Sweet spot

If you live in east central Indiana, you’re probably already acquainted with the exquisite chocolates of Ghyslain Chocolatier, but if you haven’t yet made time to stop in for a meal at Ghyslain’s Richmond Bistro, you need to. Soon.

Ghyslain (pronounced JEEZ-lay, as best I can tell) Maurais is a renowned French-Canadian pastry chef who met and married a Hoosier gal named Susan; the couple relocated to her hometown of Union City, Ind., where they established Ghyslain Chocolatier in 1998. The company has since grown to include satellite shops and eateries in Richmond and Zionsville, and opened a fourth location in Louisville last spring.

Ghyslain Bistro in Richmond

I visited the Richmond bistro on Saturday night with two girlfriends as part of a “Just Us Girls” overnight trip to Wayne County. Located in the up-and-coming Historic Depot District, Ghyslain makes its home in an old rehabbed industrial building. The open, airy dining room looks almost chocolaty, all done up in an elegant shade of deep, rich brown with baby blue accents.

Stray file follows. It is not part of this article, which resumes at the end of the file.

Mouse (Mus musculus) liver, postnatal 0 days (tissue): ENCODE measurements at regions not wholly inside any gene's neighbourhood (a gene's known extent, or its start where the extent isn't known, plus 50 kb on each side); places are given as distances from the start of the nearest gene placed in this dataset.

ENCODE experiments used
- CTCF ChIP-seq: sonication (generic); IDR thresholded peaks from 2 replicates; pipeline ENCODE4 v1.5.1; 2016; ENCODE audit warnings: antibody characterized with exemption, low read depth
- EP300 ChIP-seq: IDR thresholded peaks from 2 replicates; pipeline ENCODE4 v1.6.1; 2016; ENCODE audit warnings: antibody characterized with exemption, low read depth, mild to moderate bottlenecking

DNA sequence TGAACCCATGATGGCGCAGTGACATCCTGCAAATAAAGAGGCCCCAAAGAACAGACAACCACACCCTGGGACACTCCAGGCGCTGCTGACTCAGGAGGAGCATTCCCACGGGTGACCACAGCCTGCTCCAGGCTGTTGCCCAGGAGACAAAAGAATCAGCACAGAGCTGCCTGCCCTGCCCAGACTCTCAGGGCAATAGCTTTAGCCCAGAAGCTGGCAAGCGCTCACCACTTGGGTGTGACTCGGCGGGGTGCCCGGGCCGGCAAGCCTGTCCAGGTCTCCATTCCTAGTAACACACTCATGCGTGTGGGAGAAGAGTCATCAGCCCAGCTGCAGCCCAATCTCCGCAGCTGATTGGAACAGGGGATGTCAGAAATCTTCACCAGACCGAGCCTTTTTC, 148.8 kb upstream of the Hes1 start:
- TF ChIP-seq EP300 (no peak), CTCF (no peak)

The confectionary cases are front and center as soon as you walk in the door, a smart move. You’re already whetting your appetite for dessert before you even order your meal, and trust me, there’s no way you want to miss dessert here.

The dinner menu changes seasonally and offers just a small handful of well-conceived and expertly executed starters. Four entrees cover all the bases with fish, chicken, beef and vegetarian options.

We began our meal with glasses of wine from a very respectable list of choices, a basket of fresh bread with whipped butter, and a shared charcuterie platter that may have been my favorite part of the meal. Between the three of us, we each managed to sample a bite or two of all the delectable items on the plate, and there were plenty to enjoy.

Ghyslain’s sharable charcuterie

Most of the bits and bobs on the charcuterie plate were self-explanatory, but we did ask our server to give us a quick rundown of the meats. Thinking back now, I can’t even remember exactly what was included, I just know that everything was delicious. The memory of a small disk of duck salami brings a smile to my face, not to mention a great proscuitto and a couple other cured delicacies. I’m curious whether the meats are made in house or sourced from somewhere else.